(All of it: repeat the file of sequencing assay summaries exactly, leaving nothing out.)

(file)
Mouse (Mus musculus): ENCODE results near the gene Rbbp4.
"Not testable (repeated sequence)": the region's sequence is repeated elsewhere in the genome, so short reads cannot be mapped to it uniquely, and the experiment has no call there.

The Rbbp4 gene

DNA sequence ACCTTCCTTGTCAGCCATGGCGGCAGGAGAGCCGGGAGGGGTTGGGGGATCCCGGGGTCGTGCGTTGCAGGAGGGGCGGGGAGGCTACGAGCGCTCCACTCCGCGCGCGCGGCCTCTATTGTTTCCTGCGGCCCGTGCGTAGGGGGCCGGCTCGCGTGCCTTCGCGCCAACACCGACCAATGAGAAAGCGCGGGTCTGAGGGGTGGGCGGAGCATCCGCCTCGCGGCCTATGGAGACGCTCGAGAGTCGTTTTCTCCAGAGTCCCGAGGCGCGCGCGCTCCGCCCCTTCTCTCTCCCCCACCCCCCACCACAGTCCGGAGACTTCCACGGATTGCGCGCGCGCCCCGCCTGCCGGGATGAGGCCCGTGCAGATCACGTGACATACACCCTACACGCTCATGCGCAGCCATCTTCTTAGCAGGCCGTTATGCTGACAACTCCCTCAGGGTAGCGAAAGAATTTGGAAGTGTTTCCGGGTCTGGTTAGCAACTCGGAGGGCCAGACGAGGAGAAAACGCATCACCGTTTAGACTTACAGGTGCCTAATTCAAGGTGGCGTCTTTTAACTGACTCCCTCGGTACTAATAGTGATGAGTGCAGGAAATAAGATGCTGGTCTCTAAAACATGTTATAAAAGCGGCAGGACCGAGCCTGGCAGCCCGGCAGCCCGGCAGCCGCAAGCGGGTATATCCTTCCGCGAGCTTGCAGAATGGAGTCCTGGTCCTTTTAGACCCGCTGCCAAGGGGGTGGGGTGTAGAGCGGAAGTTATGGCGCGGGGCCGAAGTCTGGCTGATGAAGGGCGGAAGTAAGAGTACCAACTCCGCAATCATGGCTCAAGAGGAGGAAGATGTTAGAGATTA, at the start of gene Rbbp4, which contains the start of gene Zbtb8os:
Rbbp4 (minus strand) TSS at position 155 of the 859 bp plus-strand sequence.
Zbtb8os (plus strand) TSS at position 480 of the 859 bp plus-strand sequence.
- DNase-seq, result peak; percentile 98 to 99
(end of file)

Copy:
Mouse (Mus musculus): ENCODE results near the gene Rbbp4.
"Not testable (repeated sequence)": the region's sequence is repeated elsewhere in the genome, so short reads cannot be mapped to it uniquely, and the experiment has no call there.

The Rbbp4 gene

DNA sequence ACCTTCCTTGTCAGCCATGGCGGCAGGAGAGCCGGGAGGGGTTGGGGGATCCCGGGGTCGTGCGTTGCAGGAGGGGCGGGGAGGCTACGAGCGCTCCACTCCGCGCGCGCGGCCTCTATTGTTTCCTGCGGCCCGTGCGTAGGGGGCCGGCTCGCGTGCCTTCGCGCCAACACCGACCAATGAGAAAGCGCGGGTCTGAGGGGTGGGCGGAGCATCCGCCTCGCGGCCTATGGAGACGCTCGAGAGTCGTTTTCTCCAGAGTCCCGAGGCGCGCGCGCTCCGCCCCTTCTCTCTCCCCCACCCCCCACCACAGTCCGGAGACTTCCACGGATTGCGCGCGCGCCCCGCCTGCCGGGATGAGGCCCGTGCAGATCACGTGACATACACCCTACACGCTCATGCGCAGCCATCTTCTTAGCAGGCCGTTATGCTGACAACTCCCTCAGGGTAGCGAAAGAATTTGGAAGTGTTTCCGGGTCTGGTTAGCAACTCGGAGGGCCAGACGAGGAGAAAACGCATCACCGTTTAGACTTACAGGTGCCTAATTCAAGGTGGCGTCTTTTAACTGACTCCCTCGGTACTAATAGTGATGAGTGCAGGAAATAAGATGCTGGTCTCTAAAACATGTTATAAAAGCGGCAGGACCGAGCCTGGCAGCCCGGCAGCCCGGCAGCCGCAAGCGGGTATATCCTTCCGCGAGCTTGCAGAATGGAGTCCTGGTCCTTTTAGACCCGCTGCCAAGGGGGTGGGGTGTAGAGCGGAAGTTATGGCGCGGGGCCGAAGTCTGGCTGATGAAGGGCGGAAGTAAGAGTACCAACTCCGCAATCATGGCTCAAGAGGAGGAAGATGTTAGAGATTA, at the start of gene Rbbp4, which contains the start of gene Zbtb8os:
Rbbp4 (minus strand) TSS at position 155 of the 859 bp plus-strand sequence.
Zbtb8os (plus strand) TSS at position 480 of the 859 bp plus-strand sequence.
- DNase-seq, result peak; percentile 98 to 99